In the case in which the subjects are identified as being in the at risk mental state or, according to clinical guidelines, in the pre-psychosis phase, intervention is directed to young people who actually do not present the disease, but would be at risk of developing it. These adolescents and young adults would not be identified as schizophrenic, according to current diagnostic criteria, but would be living behavioral and cognitive changes that could be linked to experiences that characterize the psychotic break, such as changes in their way of thinking, abnormal perceptions, speech disorganization, social withdrawal and poor academic performance. Usually, behavioral and cognitive changes are continuous, but of low intensity, or acute, lasting a short period of time, reason why the individuals would not come to receive the diagnosis of schizophrenia, according to the DSM-IV.

Therefore, the concept of at risk mental state refers to a set of symptoms or behaviors that signalize the possibility of the disease outbreak, but are not a guarantee of it. In this context, the substitution of the term prodromal for the terms at risk mental state or ultra-high risk would have as advantage the indication that the transition to psychosis is not inevitable, and would facilitate the attention to false positive cases. For some researchers, this symptomatic but pre-psychotic stage would be the earliest moment to which a prevented intervention could be conceived (McGorry, Killackey & Yung, 2008).

An evident challenge is inherent to the proposals of intervention to individuals in the pre-psychosis phase or in the at risk mental state: the distinction between those who need intervention and those who would not benefit from it. Several clinical researches with a small number of participant individuals started to be developed aiming at the at risk mental state, and one of the main objectives consisted exactly on the delimitation of the at risk mental state itself and on its correct identification. After all, what does the psychosis at risk mental state characterize? What are the safest criteria for its identification? How to establish exclusion and inclusion factors in clinical protocols in order to delimitate more precisely this category?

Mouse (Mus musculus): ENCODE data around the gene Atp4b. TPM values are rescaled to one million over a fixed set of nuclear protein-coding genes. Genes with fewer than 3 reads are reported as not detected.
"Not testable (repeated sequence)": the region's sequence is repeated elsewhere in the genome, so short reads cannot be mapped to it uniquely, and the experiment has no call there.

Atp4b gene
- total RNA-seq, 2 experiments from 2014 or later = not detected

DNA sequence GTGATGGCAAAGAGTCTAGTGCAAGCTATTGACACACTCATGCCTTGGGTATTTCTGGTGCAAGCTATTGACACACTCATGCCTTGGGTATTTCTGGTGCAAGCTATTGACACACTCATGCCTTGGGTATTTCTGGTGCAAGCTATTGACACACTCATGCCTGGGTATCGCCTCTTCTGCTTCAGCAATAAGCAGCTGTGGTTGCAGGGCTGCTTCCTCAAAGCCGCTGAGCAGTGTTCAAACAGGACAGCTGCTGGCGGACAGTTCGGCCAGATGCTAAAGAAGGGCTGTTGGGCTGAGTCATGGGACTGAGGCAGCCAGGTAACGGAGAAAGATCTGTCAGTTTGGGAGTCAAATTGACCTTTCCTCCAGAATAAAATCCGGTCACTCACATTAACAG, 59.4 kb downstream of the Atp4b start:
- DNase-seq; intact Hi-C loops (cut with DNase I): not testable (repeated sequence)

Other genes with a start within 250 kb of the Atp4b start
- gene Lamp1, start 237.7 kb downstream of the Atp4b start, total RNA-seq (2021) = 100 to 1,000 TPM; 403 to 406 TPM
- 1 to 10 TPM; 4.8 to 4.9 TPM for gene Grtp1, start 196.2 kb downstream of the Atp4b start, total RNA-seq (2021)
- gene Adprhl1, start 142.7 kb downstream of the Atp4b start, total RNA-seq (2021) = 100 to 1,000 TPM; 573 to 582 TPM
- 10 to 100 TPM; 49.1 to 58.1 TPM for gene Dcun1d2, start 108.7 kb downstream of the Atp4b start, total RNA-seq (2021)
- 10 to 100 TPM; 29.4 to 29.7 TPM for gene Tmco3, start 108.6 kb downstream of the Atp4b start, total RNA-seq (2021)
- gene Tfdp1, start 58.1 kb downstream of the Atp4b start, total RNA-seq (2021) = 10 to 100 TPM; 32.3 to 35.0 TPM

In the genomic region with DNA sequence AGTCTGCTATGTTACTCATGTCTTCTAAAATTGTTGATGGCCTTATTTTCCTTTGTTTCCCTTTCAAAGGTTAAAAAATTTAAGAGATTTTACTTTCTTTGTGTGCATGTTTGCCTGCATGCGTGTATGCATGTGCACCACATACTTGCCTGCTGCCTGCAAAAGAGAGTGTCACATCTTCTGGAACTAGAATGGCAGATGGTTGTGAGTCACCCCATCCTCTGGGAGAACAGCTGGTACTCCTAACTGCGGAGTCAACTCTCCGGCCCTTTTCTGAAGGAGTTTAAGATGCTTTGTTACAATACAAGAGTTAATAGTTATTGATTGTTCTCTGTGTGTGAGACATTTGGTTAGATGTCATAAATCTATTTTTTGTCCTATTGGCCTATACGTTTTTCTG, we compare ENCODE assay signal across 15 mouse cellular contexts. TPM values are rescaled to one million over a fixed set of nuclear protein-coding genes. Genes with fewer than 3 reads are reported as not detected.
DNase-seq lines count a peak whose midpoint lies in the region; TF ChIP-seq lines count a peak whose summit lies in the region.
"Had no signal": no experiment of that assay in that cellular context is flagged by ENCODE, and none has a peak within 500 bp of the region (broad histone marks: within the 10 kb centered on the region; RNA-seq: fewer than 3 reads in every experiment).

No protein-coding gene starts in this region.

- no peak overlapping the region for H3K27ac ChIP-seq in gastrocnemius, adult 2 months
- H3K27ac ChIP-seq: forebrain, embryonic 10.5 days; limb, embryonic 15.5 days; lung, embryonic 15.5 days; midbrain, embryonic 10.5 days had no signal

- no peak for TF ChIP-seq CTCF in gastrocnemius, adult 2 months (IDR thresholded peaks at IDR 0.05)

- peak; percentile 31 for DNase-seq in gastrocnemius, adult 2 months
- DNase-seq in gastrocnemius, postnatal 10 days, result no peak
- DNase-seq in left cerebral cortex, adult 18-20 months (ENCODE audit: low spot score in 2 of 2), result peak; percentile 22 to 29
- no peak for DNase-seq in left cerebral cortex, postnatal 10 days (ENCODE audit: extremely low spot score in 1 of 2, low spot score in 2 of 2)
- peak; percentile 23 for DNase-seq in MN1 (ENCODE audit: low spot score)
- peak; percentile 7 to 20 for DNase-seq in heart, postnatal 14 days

The precursor McGorry and his Australian research group came up with a definition widely used in clinical investigations, which ended up constituting a reference in the field, although other researchers might criticize it. The model defines three groups of criteria for the identification of the at risk mental state, and at least one of them must occur: a) Attenuated Psychotic Symptoms Group: presence of at least one positive attenuated psychotic symptom during the previous year; b) Brief limited intermittent psychotic symptoms group: presence of evident but momentary psychotic episodes that ceased spontaneously in a week; c) Trait and state risk factors group: presence of genetic risk - first-degree relative of the psychotic disorder or schizotypal personality disorder, and occurrence of the patient's functional deterioration. Besides fitting into, at least, one of the criteria above, the individuals must be aged between 14 and 30 years old, and not having experienced any previous psychotic episode (McGorry et al, 2001; McGorry et al, 2003; McGorry, Killakey & Yung, 2008).